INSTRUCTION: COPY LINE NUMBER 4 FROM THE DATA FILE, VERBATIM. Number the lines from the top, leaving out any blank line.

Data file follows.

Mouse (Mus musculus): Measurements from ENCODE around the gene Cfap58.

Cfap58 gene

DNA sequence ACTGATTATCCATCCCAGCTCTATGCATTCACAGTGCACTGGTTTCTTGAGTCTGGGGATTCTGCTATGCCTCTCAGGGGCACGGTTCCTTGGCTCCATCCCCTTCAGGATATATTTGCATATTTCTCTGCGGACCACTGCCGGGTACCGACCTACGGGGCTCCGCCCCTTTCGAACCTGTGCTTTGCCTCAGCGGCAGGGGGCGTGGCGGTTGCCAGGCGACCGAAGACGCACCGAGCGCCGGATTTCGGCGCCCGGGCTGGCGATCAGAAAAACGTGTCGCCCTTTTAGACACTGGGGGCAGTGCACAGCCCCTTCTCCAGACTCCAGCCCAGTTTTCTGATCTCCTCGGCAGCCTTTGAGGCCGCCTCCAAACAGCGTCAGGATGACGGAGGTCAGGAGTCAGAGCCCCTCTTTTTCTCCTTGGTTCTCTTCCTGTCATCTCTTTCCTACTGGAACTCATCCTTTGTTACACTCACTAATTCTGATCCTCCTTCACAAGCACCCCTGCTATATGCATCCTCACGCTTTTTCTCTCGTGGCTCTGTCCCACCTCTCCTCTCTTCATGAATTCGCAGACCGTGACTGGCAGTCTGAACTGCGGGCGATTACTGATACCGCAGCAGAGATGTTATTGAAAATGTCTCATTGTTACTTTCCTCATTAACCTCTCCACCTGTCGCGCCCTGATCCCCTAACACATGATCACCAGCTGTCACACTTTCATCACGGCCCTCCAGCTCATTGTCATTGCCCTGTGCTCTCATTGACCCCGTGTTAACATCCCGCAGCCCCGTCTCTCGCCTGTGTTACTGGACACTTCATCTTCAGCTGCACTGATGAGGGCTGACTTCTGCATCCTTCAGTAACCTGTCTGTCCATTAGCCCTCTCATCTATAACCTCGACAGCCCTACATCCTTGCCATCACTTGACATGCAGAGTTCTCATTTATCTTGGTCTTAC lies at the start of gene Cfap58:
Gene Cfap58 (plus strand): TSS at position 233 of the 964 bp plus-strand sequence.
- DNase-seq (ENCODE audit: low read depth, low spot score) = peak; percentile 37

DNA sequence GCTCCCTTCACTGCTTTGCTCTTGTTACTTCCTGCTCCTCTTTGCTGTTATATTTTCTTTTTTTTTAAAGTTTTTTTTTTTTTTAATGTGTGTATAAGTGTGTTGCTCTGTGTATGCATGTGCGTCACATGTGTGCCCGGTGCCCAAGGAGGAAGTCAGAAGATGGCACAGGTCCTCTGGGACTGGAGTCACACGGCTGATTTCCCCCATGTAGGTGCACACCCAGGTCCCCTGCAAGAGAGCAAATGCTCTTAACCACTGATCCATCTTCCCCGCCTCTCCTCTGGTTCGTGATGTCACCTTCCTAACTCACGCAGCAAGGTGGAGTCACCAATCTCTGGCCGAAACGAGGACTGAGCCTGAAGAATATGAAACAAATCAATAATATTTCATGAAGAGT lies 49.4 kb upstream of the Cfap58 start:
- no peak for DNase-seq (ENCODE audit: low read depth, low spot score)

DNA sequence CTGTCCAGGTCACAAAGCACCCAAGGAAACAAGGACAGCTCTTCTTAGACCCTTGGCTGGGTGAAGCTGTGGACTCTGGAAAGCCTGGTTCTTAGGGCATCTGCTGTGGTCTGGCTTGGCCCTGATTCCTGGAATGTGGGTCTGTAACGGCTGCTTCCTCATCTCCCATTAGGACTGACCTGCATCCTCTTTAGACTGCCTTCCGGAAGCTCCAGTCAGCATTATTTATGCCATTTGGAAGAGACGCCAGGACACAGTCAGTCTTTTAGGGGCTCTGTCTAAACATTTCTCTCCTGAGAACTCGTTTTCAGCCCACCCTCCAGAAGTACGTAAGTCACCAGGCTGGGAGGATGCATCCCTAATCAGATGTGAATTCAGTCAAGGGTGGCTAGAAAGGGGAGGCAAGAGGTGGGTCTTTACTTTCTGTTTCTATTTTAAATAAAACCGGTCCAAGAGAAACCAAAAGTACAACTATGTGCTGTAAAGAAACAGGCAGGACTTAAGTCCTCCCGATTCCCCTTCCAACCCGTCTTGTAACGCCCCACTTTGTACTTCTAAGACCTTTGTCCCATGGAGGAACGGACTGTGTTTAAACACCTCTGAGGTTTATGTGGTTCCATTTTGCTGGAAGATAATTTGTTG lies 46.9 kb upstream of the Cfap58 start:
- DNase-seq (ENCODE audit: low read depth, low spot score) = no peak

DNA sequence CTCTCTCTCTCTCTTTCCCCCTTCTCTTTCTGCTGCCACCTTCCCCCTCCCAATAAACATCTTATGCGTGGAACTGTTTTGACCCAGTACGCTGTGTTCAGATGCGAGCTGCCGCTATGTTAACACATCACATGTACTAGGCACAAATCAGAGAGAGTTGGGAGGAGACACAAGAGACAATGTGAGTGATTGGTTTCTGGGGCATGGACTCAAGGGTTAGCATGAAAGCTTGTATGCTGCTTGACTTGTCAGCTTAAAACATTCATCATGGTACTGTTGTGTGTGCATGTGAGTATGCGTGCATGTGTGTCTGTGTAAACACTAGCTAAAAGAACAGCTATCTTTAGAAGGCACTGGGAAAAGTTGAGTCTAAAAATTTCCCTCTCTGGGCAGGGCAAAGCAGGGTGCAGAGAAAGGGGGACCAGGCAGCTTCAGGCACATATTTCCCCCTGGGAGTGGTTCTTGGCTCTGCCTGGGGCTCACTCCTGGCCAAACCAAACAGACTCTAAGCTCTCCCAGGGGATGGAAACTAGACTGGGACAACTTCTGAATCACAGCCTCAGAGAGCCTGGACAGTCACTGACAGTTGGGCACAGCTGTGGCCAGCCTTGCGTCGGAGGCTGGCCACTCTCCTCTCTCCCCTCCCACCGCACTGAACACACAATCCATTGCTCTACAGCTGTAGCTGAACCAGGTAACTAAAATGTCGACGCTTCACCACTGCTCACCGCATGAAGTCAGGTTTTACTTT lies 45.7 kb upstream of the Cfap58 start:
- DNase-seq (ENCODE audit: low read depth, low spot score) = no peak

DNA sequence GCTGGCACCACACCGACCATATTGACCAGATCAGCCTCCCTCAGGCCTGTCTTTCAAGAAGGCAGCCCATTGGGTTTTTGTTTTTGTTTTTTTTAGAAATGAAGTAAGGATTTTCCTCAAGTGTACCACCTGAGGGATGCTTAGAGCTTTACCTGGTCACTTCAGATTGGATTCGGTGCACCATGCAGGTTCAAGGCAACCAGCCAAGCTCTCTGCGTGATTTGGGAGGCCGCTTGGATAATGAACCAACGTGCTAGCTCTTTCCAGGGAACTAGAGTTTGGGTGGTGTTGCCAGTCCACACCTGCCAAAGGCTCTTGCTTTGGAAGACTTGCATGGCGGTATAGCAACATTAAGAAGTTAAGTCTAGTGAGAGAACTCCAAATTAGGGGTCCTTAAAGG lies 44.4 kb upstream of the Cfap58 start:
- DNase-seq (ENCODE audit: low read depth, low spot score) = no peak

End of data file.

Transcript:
Gene Cfap58 (plus strand): TSS at position 233 of the 964 bp plus-strand sequence.